Similarly, the law states explicitly that the secretary may dole out loan relief en masse, to every borrower impacted by an emergency. According to the statute, “the Secretary is not required to exercise the waiver or modification authority under this section on a case-by-case basis.”
And, on top of all of that, the statute explicitly instructs federal courts not to interpret other federal laws to limit the secretary’s authority to alter student loan obligations. The Heroes Act permits the secretary to exercise their authority “notwithstanding any other provision of law, unless enacted with specific reference to” the Heroes Act.
So Nebraska is an easy case. When Congress passed the Heroes Act, it made a very clear and explicitly articulated decision to give the secretary broad and flexible authority in national emergencies, to allow the secretary to bypass ordinary constraints on policymakers, to permit the secretary to provide loan relief to many borrowers at once, and to forbid the federal courts from reading other statutes to narrow this authority.
That’s the exact authority that Education Secretary Miguel Cardona used when he announced the student loans forgiveness program. Pursuant to his statutory power to waive or modify loan obligations en masse, Cardona determined that, because of the financial hardship caused by the coronavirus pandemic, the Education Department would reduce loans to borrowers who earned less than $125,000 in 2020 or 2021 by $10,000, and that Pell Grant recipients would receive $20,000 in loan relief.
Obviously, there are potential downsides to Congress’s decision to give him this authority. Any government official given broad authority by Congress might abuse that power. Or they might exercise it unwisely. But, as Kagan writes, Congress’s decision to preference flexible policymaking over constraining public officials “may have been a good idea, or it may have been a bad idea.” But, “either way, it was what Congress said.”
And it is not supposed to be the job of the courts to second-guess Congress’s decisions about how federal law should operate.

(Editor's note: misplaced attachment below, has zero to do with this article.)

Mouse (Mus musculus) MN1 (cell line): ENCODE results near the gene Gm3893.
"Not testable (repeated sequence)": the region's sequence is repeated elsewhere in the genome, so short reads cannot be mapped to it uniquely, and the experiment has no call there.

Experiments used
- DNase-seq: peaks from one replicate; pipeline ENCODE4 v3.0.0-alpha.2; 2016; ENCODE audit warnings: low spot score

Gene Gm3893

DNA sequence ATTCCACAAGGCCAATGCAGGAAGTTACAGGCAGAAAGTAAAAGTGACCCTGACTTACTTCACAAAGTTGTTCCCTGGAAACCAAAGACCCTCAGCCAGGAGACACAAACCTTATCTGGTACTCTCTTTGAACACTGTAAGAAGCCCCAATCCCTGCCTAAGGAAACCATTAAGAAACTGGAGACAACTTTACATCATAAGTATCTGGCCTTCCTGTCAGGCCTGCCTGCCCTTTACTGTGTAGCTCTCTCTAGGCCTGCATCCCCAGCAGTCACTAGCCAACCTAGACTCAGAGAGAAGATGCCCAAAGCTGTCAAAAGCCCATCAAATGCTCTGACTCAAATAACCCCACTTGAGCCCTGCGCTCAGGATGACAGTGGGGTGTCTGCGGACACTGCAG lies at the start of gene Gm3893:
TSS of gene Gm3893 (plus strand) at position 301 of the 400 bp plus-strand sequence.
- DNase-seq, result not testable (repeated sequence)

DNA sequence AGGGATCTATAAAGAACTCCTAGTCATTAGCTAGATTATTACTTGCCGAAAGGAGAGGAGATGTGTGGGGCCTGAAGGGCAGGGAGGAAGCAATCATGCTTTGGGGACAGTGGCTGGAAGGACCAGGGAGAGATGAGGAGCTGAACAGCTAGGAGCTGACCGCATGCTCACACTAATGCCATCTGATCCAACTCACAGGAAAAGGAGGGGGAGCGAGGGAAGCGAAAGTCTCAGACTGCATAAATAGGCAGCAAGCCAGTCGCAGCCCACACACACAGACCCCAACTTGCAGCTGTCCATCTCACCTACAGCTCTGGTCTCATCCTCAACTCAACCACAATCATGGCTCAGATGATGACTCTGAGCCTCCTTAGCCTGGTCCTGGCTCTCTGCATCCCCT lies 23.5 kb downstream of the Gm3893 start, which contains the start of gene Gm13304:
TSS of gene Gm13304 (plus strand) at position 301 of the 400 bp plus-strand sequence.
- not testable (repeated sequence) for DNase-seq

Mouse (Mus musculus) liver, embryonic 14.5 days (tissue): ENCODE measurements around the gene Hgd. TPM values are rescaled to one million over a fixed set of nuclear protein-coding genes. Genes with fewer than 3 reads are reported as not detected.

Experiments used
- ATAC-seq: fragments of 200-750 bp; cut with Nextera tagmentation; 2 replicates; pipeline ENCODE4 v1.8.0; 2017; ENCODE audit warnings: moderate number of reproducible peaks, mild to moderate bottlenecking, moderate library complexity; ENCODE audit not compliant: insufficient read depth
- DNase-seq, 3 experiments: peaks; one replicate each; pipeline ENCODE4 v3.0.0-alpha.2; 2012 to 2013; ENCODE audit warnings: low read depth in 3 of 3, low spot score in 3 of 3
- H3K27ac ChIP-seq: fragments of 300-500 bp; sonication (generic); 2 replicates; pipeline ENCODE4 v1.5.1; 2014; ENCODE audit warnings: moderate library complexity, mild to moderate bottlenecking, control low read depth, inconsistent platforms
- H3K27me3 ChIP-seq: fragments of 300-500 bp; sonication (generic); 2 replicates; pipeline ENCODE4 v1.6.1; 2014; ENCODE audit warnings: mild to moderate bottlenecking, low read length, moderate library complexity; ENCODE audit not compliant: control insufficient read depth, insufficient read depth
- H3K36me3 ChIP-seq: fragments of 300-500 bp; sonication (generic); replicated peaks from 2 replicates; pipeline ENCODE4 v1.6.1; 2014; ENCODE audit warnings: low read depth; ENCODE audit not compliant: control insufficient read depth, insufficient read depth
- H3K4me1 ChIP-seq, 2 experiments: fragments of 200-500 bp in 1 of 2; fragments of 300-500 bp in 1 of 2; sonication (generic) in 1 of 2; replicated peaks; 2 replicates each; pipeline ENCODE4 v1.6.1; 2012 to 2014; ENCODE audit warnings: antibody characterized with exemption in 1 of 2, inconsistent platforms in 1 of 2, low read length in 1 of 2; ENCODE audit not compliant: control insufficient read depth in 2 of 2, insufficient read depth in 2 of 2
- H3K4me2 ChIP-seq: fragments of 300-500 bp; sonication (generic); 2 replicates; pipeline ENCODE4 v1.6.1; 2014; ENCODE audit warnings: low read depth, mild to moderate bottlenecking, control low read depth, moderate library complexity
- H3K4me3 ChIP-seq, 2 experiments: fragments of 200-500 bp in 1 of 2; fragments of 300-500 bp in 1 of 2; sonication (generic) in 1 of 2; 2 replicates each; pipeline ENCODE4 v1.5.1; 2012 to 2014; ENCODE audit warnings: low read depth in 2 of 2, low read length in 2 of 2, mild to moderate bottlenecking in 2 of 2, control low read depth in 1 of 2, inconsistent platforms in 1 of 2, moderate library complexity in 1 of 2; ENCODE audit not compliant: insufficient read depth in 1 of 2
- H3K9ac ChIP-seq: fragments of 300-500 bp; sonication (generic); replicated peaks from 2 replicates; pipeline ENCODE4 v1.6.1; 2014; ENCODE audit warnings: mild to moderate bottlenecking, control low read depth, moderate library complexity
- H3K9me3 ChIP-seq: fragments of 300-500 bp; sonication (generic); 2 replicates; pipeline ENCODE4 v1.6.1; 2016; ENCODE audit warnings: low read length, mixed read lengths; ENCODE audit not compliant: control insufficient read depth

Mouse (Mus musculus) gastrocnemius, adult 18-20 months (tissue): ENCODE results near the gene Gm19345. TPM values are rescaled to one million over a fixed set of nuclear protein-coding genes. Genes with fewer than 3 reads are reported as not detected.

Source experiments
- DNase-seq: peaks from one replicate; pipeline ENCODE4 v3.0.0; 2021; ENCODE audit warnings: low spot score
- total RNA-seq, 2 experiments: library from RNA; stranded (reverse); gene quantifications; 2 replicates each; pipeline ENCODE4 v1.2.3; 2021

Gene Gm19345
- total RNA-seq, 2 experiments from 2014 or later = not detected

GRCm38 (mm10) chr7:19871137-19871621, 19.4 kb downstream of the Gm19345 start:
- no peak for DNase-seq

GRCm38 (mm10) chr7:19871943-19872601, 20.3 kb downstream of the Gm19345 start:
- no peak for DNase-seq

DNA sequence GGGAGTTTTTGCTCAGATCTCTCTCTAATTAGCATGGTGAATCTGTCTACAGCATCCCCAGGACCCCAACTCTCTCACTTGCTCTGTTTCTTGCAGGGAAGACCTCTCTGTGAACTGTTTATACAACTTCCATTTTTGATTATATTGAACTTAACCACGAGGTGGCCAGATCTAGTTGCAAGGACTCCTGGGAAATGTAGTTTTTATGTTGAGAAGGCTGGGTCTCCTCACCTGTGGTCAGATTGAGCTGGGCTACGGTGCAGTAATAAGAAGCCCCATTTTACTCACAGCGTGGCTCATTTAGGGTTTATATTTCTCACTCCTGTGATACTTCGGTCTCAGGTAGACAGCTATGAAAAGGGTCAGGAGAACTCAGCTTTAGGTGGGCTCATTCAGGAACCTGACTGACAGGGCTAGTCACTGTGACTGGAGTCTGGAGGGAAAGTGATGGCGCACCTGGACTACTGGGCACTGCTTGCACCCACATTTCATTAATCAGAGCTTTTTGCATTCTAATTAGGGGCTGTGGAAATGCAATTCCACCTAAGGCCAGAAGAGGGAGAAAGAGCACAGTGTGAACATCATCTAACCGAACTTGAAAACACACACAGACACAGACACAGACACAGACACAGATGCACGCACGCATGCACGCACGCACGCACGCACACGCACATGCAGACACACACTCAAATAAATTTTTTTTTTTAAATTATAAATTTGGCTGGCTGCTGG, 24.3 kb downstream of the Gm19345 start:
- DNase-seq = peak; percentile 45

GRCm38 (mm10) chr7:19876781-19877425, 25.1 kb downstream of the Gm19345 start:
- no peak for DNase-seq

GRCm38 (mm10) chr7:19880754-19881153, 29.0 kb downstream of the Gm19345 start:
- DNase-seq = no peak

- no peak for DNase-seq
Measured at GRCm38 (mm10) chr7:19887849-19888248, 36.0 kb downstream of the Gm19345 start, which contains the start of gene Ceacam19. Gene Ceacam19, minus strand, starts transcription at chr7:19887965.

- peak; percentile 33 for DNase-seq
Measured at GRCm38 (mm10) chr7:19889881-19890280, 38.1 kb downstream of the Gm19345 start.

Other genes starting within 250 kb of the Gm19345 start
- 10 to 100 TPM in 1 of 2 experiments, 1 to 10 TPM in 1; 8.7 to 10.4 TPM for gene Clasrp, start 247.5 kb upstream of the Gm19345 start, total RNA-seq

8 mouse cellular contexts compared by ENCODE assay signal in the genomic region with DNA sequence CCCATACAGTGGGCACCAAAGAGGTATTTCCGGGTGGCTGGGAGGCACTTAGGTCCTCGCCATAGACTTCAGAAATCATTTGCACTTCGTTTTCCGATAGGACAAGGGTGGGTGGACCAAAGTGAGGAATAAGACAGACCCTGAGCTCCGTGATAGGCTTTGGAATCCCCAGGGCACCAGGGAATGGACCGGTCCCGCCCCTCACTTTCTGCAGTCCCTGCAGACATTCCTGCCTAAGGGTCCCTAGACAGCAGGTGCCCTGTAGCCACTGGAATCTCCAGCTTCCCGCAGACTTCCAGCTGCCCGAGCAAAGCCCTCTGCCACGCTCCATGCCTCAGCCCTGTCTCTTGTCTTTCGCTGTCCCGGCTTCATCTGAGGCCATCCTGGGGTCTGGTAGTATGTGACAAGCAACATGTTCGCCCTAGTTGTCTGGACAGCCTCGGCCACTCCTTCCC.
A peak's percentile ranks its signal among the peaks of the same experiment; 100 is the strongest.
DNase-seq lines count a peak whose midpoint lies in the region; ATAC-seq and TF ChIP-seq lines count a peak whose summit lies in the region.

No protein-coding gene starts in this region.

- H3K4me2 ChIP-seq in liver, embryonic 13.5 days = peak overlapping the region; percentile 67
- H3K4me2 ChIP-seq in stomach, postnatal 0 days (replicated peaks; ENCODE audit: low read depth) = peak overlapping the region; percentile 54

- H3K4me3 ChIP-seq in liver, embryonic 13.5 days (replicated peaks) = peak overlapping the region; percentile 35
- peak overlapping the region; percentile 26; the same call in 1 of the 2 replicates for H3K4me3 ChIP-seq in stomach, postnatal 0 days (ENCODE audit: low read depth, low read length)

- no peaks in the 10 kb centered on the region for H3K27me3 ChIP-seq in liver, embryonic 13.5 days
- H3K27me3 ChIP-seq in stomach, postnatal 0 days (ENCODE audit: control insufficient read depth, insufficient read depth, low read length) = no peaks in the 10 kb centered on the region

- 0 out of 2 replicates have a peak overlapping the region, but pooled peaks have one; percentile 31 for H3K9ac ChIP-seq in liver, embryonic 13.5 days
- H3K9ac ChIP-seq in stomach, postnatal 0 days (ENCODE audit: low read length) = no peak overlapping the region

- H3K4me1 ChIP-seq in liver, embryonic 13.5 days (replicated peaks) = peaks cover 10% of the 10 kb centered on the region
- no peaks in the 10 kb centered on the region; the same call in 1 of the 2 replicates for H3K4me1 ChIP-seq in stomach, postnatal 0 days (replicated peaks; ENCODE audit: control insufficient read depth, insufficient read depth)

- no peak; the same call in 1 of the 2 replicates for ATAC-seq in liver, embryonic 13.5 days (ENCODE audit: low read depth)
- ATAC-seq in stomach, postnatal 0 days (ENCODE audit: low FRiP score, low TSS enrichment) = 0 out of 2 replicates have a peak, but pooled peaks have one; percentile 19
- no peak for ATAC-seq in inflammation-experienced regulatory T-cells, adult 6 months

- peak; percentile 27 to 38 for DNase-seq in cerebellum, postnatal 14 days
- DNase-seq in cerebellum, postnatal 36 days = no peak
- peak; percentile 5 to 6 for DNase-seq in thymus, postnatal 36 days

How Roberts tries to get around the Heroes Act’s clear statutory text
Roberts’s attempts to make the Heroes Act mean something other than what it says are at times confusing and difficult to parse. But it basically boils down to this: In order to provide for the particular mix of student loan relief prescribed by the Biden administration’s policy, the secretary had to both “waive” some student loan obligations and “modify” others. That is, the policy only works if the secretary has the power to outright eliminate some obligations, while merely making changes to others.
The chief’s primary attack on the Heroes Act’s statutory language is that he reads the word “modify” too narrowly to permit these changes. As he writes, the word “modify” “carries ‘a connotation of increment or limitation,’ and must be read to mean ‘to change moderately or in minor fashion.’” And then he faults the Biden administration for doing too much, attempting to “transform” student loan obligations instead of merely making “modest adjustments.”
As Roberts writes, quoting from a MCI Telecommunications v. American Telephone and Telegraph (1994) “the Secretary’s plan has ‘modified’ the cited provisions [of federal laws governing student borrowing] only in the same sense that ‘the French Revolution “modified” the status of the French nobility.’”